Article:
Think about the ten most important people in your life, and then ask yourself: "Do I get what I want and need from my interactions with them? And am I investing enough time and effort to make sure my bond lasts?" Answering these questions is a starting point for freshening up a relationship—and believe me, just about every relationship could use a tweak. Luckily, it's in your power to break a bad pattern, even one that seems entrenched. Try these simple techniques to transform your dealings with your partner, coworkers, and friends.
The Issue: The Thrill is...Going.
The Redo: Change the Vibe.
At the beginning of our marriage, my wife, Robin, and I got into the habit of griping about the day's frustrations as soon as we got home from work. After a while, though, I realized that if you discuss only problems with your partner, there's a good chance you'll develop a problem relationship. I'd read that the initial moments of an interaction can set the tone for the rest of the encounter. That's why Robin and I have instituted the First Four Minutes Rule, which prohibits us from complaining until we've spent a few moments together. Even if our house was on fire, we'd probably let 240 seconds elapse before allowing ourselves to mention it. I suggest you take the same approach with your partner. Before you say anything else, tell a funny story, or talk about how much you missed each other. Your first words don't have to be romantic or earth-shattering—just positive.
The Issue: You Aren't Getting Along with A Coworker or Boss.
The Redo: Reassert Your Rights.
Interpersonal conflict often arises when one of two parties doesn't feel valued, appreciated, or respected. If that's your situation, it's your responsibility to teach the other person to treat you better. Start by being up-front about your needs. Back in graduate school, I had a professor who was condescending, missed appointments, and assigned ridiculous last-minute projects, all the while telling me I'd never succeed. One day I decided to share how I felt: I wanted her to appreciate that my time was as valuable as hers, and that I was taking her class to learn, not for her to browbeat me. I promised to represent our program well, but in exchange, I needed her to treat me with respect—and ultimately, she did.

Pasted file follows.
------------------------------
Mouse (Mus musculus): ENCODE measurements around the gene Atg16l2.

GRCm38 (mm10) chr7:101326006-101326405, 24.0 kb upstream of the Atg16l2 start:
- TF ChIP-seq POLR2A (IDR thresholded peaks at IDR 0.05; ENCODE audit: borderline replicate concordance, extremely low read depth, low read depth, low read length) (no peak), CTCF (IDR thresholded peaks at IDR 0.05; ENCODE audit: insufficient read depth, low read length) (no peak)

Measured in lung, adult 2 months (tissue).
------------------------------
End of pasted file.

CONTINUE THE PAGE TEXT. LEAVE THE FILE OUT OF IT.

The Issue: A Friendship Feels Like an Obligation, Not a Pleasure.
The Redo: Make Sure You Truly Connect.
Maybe you have a pal who expects to talk or text with you daily, and you just don't have the time or energy to do so. The next time you meet in person, make an effort to show you're concentrating on her. Sustained direct eye contact fosters a level of intimacy that's lacking in so many interactions today, especially between friends. We hang out together but apart—all of us peering at our smartphones and glancing only occasionally at one another. Think about it: When you don't look someone in the eye, you're telling her she's not worthy of your full attention. The more focused you are on your friend when you're together, the less likely it is that she'll demand more of your time when you aren't. You'll get the space you want, without sacrificing the closeness every friendship needs.
Dr. Phillip C. McGraw's daily talk show is entering its 12th season. He has written seven best-selling books; his latest is Life Code: The New Rules for Winning in the Real World (Bird Street).
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